When potential students and their families come to check out your school, a little bit of eye-popping curb appeal may be just as important as your educational track record. You can add to that curb appeal by choosing a creatively designed automatic gate that practically screams welcome. Below you'll find an explanation of the most common types of automatic gates as well as three eye-catching design suggestions.
Automatic Gates – The Basics
Automatic gates make it easier to control access into your campus. On smaller campuses they may guard the entire school, and in larger facilities they may only guard certain sections. Registered students, faculty and other employees are usually assigned a key card or a code to punch-in on a keypad at the gate. In some cases, colleges have 24-hr security and access is granted by a guard, either at the entrance or from a remote area. Three gate styles that are usually best suited for creating that welcome look include the slide, cantilever and swing. Most designs may be operated manually or automatically.
The Slide Gate
Used most frequently in the commercial, industrial and educational market, the slide gate is attached to the inside of the fence and moves back and forth across the gate opening. This gate is supported by rollers that are usually mounted on a metal track. While the rollers make the gates easier to move, in areas where ice and snow are a problem the rollers can get stuck.
The Cantilever Gate
Similar to the slide gate because it does move back and forth across the gate opening, the cantilever gate operates without rollers. Instead, the gate is mounted on rails on the inside of the fence. Since the bottom of the gate doesn't touch the ground, this greatly reduces the ice and snow problems related to the rollers on the slide gates. Though the gate opening may be the same size, the gate itself must be longer to provide a counterbalance when the gate is open.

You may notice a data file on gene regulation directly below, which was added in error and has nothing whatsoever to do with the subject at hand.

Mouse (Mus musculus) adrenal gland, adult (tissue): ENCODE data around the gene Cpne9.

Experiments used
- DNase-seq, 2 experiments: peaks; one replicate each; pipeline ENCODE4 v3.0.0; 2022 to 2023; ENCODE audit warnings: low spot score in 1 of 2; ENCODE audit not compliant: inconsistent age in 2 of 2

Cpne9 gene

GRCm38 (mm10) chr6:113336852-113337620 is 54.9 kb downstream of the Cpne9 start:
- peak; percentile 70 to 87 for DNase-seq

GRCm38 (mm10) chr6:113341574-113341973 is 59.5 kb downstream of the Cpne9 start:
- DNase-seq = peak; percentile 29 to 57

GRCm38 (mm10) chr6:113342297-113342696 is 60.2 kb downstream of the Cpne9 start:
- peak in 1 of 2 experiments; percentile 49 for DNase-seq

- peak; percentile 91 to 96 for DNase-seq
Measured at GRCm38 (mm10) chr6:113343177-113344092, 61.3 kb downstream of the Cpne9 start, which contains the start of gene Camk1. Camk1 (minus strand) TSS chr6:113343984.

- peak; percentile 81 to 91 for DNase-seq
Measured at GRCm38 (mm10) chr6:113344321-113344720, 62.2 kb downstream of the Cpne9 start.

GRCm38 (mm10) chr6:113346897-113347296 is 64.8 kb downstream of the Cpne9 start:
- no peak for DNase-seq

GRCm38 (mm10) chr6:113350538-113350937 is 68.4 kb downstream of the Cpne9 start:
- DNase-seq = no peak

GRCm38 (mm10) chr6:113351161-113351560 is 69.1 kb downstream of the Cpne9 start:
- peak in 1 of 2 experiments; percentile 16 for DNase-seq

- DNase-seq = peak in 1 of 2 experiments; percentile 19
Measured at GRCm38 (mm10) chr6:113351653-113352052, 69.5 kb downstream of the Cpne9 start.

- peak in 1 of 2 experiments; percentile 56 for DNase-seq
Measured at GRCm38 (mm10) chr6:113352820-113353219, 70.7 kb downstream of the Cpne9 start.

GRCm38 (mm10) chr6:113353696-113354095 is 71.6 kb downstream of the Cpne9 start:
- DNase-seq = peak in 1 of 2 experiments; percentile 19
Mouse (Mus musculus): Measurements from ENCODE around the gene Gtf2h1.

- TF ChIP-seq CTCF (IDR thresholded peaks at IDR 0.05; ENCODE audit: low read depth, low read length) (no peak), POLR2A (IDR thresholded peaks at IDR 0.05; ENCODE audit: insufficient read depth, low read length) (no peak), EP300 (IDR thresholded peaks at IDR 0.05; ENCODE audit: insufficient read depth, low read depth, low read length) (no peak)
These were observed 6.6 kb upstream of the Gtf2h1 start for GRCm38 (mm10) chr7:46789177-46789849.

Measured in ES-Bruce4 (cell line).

The Swing Gate
Swing gates operate much like a door. They have hinges on one side and swing in and out. You may opt for a single swing gate for the entire opening or two swing gates that meet in the middle. Since the gate needs more space to open and close, installers usually add boundary lines or safety measures to prevent damage to vehicles when the gates open. Typically the gates swing in upon entering the property, so such markings don't impact the curb appeal. Swing gates are often the first choice of those that want impressive entryways.
Three Creative Gate Designs
Wrought Iron Arch Gates
Among the most elegant of gate designs, the wrought iron arch is reminiscent of entryways during Victorian times. The swing design is preferred, with the two panels meeting at the top of the arch. Craftsmen heat lengths of iron to create spires and delicate swirls and even incorporate logos into the design. This is the ultimate gate welcome, adding a touch of elegance to your campus.
The Old West
Schools in rural, cattle-raising parts of the country may carry on that theme with a gate reminiscent of the Old West. Depending on your design, the slider, cantilever or swing gate style will work. The slider and cantilever styles work best for gates that are straight across, perhaps with an old-time wooden fence design. The swing style is more versatile, allowing you to incorporate creative touches such as a wagon wheel that splits in the middle or an arch that incorporates your school name.
The Contemporary Arch Gate
Also known as the "U" shape gate, this contemporary style is simple and clean-lined, but elegant. Typically opening from the middle, with the two halves meeting at the top of the arch, these gates are often made of simply-shaped wrought iron, wood or even stone. These arch gates are often paired with columns on either side of the driveway. Like the gates, the columns may be simply constructed of brick or stone to provide that understated hint of elegance. Gates may also feature light fixtures on top of each column, all the better to light your way.
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